While Manning and the rest of the staff at Ooltewah have a strong culture of caring for and supporting their players and one another, he’s looking forward to that paying off on the scoreboard. “Our kids ended last year with a different mentality, and they are hungry for a change,” he says.

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Coach RiversCoach Rivers in High School

Nichlas Rivers III

Hixson High School

The locker room at Hixson High School is full of anticipation as the 2023 football season approaches. New on the scene is Nichlas Rivers III who is entering his first year as a head coach eager to leave the same impression on his players that his coaches had on him when he played for the Hixson Wildcats from 1999 to 2002.

Once a linebacker, running back, and tight end for the program, Rivers has focused the last few months on reigniting a sense of pride in his players.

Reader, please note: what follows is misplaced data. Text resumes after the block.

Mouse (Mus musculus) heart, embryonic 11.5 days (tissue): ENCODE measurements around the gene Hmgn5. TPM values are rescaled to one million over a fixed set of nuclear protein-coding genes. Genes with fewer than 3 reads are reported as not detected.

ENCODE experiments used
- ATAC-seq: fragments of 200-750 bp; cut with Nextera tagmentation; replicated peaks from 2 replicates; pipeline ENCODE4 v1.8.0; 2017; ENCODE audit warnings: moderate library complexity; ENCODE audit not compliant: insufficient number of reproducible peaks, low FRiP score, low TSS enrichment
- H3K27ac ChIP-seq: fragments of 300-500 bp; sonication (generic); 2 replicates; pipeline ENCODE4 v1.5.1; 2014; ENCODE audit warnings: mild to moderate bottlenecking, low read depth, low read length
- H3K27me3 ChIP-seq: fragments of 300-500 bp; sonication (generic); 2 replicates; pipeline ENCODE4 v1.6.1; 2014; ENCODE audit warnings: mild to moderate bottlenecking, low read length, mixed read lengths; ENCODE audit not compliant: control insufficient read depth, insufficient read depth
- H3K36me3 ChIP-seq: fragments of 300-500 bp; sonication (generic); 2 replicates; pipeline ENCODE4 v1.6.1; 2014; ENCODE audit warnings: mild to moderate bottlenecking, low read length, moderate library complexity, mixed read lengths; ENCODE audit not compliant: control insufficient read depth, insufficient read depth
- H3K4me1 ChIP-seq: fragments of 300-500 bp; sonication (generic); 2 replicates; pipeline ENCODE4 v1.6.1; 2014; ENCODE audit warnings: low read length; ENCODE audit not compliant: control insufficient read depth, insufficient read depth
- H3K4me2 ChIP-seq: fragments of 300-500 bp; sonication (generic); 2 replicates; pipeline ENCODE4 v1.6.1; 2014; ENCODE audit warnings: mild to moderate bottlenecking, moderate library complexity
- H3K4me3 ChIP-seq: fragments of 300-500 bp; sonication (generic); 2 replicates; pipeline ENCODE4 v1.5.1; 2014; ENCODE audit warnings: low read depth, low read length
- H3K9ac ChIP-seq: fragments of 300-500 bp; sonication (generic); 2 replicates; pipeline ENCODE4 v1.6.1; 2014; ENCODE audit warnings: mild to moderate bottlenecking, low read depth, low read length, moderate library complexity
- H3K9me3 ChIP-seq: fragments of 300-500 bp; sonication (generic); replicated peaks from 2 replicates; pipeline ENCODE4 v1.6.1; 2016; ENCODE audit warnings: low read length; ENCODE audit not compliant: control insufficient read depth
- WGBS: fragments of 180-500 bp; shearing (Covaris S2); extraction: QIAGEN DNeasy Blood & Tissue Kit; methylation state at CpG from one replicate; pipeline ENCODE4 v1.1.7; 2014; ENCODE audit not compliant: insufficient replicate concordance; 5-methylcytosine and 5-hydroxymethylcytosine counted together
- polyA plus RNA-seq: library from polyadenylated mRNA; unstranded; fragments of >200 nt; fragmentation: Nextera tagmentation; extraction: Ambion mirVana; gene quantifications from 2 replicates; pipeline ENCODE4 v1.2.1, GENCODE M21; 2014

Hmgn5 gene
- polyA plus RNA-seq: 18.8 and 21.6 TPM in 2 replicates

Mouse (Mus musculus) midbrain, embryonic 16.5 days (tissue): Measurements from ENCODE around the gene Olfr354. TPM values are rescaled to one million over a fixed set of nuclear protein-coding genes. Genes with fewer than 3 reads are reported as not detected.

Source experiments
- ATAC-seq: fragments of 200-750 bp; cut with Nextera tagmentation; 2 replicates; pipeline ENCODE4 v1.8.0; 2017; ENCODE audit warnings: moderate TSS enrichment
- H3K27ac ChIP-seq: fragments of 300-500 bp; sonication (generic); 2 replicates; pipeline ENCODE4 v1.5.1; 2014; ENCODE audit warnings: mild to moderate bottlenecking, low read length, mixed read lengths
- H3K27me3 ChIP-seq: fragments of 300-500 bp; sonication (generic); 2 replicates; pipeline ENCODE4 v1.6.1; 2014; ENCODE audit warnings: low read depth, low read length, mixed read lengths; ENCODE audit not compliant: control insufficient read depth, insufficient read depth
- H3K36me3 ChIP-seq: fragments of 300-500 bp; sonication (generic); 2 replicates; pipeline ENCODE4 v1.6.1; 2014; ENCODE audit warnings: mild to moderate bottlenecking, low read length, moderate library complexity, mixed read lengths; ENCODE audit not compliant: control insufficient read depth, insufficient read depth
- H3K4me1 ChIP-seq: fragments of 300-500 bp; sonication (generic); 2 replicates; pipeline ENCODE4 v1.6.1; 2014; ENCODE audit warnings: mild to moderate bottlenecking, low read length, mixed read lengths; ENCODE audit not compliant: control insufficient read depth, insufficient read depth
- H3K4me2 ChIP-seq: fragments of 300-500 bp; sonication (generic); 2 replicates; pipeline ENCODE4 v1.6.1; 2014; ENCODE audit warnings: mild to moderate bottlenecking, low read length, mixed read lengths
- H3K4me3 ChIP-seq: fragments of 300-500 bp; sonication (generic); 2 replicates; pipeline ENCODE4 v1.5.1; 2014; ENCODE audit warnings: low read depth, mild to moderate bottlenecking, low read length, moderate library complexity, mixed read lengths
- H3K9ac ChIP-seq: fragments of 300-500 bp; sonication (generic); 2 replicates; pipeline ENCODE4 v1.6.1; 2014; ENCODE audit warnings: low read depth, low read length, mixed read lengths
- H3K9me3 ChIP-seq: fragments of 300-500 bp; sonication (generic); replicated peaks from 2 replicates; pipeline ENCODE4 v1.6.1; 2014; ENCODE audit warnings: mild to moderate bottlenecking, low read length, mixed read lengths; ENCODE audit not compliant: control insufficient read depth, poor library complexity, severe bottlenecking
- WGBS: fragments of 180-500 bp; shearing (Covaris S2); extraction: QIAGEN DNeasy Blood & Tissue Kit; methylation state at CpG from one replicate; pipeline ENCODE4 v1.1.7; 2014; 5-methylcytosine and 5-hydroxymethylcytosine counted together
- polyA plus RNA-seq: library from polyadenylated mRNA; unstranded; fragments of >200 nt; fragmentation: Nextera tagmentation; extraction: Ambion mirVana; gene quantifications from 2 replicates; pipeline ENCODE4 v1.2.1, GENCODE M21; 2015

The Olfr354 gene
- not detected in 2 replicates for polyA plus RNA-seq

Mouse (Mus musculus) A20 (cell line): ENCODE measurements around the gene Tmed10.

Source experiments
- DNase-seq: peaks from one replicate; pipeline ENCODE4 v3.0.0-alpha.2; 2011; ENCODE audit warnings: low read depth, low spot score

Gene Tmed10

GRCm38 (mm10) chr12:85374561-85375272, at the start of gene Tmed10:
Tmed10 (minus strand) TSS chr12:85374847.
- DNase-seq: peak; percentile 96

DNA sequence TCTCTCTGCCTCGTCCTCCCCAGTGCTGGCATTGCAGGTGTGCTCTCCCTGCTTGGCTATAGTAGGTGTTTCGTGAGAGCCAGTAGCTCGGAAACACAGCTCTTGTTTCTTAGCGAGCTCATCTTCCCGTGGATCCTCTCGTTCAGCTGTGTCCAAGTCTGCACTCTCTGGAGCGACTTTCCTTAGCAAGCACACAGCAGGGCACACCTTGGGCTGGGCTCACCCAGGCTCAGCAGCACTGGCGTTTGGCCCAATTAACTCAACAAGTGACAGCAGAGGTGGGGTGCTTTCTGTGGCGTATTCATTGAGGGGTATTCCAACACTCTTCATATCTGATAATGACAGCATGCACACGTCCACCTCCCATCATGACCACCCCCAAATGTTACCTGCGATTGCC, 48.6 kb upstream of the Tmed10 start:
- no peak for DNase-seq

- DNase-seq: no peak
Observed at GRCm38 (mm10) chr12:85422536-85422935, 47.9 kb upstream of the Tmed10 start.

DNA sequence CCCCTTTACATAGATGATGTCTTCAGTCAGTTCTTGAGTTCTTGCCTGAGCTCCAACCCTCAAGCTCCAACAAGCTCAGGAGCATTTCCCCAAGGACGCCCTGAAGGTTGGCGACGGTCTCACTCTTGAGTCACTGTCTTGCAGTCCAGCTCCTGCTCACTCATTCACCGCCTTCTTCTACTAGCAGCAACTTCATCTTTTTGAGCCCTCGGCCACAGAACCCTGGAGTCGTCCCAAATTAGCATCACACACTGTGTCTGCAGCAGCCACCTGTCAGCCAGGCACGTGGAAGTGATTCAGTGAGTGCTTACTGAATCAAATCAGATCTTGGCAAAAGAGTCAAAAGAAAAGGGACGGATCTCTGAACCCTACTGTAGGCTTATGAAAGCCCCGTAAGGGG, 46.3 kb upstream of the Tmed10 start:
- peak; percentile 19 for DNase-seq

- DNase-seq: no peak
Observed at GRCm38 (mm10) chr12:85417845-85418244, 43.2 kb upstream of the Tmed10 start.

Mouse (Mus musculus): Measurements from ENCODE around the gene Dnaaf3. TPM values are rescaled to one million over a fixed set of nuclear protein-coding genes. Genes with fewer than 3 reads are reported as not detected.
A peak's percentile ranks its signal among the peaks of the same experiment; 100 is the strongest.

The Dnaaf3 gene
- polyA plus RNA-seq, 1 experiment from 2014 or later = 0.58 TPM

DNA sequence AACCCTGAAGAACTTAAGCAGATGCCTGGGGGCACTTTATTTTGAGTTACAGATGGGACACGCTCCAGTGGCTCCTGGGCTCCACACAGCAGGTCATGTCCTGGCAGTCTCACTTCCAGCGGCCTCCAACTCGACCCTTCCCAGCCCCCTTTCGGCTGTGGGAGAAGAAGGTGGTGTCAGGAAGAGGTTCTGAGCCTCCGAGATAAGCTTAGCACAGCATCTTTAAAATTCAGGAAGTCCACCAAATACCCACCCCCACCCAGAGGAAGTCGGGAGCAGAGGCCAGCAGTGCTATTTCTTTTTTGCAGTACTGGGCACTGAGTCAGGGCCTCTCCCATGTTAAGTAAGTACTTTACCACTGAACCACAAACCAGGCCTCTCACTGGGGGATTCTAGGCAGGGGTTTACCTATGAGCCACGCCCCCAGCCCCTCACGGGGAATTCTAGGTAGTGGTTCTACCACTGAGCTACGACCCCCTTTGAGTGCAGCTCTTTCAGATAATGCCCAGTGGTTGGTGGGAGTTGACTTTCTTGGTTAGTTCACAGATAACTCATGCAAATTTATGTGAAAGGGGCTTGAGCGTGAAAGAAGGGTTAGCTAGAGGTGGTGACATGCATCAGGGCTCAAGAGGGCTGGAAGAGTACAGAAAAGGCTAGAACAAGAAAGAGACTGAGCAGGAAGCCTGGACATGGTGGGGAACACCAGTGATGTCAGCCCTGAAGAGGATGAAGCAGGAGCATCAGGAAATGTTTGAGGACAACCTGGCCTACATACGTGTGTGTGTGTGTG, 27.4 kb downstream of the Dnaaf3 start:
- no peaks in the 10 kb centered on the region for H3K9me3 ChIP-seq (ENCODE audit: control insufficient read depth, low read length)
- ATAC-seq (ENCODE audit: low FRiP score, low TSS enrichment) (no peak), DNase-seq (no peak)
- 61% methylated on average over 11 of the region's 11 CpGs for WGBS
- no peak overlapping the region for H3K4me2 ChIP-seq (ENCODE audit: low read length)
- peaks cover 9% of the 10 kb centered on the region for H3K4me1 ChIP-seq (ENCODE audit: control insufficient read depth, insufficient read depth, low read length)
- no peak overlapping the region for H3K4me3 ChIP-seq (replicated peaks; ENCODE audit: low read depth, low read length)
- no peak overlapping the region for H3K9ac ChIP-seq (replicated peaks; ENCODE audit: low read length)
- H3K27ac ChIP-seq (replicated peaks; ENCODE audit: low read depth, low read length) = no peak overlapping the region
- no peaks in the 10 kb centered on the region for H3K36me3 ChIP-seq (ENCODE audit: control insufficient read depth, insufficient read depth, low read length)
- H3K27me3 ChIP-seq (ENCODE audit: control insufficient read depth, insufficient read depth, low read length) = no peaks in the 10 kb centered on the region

“When I was a player, there was more of a sense of pride about the program. It is starting to feel that way again here now. I want our players to walk around proud to be associated with high-character football,” says Rivers. “My high school coaches were tough but fair. They had expectations for and held us accountable for our play and our character. I am holding our players accountable just like when I played. This approach helps create great men after their playing days are over.”

While his players are working to strengthen their skills and character, Rivers is also learning the lay of the land as a coach, but he’s the first to note that he has a great support system.

“I learned as an athlete to take ownership and responsibility for my decisions, and that lesson is serving me well as a coach so far. I try not to make excuses, but rather look for solutions,” says Rivers. “Moving forward my biggest challenges will be the little things behind the scenes, but I feel I have surrounded myself with veteran coaches that will help with any challenges that arise.”

In addition to the support of his coaching staff, Rivers has also received a warm welcome from the community and all of the players on this year’s roster.